When the word perimenopause was first suggested as what might be causing the insidious symptoms I’d been experiencing, I ducked like a boxer avoiding a left hook to the face.
"Isn't menopause something you go through in your fifties?" My mind scrambled to recall any facts on the subject. "I'm not there yet, plus I'm not experiencing hot flashes, so there's no way this is what's happening."
It turns out the little bit of information lodged somewhere in the depths of my knowledge was completely wrong.
Perimenopause, meaning "around menopause," refers to the time during which your body makes the transition to menopause. It can start as early as 35 and last up to 10 years. (I legit threw my book across the room when I read this fun fact.) Menopause––which we more commonly hear about, though be it in hushed, reverent tones––is when your menstrual cycles permanently stop.
And so far, all the "stuff" around menopause has me once again feeling like my body is failing me, broken, or just simply wrong.
My body absorbed the wounds of society right out of the gate. I was 10 pounds and almost 24 inches, and my newborn mind took in words like "huge" and "off the charts" before ever leaving the hospital. After forty-plus years of dealing with society's insistence on holding women to one ideal beauty standard, I've transformed this struggle into my greatest strength, shattering the piñata of the beauty myth.
And I feel good in my large body. I'm not afraid to take up space or to redefine for myself what it means to be feminine. Well, until about a year ago, when my body entered a rite of passage all female bodies will eventually reach, but one we don't seem to talk about, because apparently menopause is the taboo of all taboos.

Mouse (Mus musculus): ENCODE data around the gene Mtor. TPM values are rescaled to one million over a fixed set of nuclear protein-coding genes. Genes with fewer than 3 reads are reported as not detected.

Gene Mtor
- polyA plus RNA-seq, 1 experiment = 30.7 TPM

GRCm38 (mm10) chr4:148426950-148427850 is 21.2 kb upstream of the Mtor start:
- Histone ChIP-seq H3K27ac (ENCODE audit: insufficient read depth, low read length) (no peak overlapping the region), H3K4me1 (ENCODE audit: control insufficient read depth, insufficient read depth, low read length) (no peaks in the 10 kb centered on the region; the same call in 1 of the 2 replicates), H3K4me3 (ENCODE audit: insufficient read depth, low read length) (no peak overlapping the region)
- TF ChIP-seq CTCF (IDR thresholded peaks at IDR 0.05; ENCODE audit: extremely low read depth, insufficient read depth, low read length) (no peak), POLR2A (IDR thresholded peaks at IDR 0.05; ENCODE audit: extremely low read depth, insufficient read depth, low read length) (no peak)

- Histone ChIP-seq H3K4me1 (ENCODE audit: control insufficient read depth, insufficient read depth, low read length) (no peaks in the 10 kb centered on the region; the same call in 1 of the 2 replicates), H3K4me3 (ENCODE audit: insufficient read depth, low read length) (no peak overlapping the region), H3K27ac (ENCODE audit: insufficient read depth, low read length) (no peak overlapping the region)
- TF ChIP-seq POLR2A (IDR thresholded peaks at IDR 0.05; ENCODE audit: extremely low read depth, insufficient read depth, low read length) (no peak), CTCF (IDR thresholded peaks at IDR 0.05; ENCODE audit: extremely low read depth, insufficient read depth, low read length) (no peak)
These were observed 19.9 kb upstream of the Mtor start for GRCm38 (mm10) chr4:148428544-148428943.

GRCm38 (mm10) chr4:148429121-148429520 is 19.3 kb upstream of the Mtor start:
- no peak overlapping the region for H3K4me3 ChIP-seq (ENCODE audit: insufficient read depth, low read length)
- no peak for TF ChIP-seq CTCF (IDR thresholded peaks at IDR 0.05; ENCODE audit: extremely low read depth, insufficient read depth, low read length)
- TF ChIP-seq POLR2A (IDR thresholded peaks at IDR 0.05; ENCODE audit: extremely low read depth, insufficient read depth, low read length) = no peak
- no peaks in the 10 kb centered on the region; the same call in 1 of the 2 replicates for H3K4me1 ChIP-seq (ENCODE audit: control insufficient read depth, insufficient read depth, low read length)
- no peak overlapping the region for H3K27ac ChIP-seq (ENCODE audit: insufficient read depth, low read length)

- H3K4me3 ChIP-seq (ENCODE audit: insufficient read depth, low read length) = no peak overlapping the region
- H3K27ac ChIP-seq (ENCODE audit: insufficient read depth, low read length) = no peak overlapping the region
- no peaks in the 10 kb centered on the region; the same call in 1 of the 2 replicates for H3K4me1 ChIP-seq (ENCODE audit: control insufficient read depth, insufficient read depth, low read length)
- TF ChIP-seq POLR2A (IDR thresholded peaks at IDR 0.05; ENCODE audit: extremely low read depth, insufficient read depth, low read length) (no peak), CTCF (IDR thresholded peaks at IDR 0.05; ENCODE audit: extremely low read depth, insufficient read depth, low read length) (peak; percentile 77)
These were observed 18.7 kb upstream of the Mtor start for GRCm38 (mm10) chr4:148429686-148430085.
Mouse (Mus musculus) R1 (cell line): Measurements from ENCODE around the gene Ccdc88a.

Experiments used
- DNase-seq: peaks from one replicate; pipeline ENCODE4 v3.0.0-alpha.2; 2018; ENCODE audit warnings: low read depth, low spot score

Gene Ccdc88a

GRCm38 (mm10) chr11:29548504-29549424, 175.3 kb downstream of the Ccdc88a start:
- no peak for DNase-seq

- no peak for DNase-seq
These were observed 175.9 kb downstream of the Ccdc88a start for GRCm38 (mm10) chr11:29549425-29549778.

So here I am, blindfolded and taking a whack at the piñata of perimenopause in an attempt to heal and grow within this krewe of fabulously fierce women.
To be clear, I don't have many of the answers I'm seeking. But I believe that telling my story so far on this journey toward menopause is part of the solution.
While I had wholeheartedly embraced forty—my grey hairs, laugh lines, and even the weird chin hairs—forty-one started to feel a little different.
It all began a little more than a year ago; cunning as hormones often are, I was finding myself exhausted at the end of every day. I assumed that there was something inherently wrong with me when I struggled to keep up my day job and the class load for my coaching curriculum. "All your classmates are managing just fine. Why can't you?" my inner mean girl would taunt me as I canceled another social engagement on my way home from the shop.
I moved things around on my schedule, always trying to create the "ideal workweek" so I wouldn't be exhausted all the time. The fatigue made me feel like I was failing at life somehow, and nothing I did in the name of self-care seemed to do the trick anymore. Before long, I was taking secret disco naps on the sofa in my office.
But it was more than just naps, and with each ambiguous symptom, my inner mean girl popped up to gaslight me into thinking I was doing something wrong, rather than that there was actually something going on with my body.
My coach was the first one to suggest it might be hormone changes due to age. I deflected and avoided. A wise older woman friend was the next. I paused a bit longer to reflect before pushing the thought down again. By the time my primary care physician made the same proposal, I was starting to pay attention and keeping detailed records of changes in my body.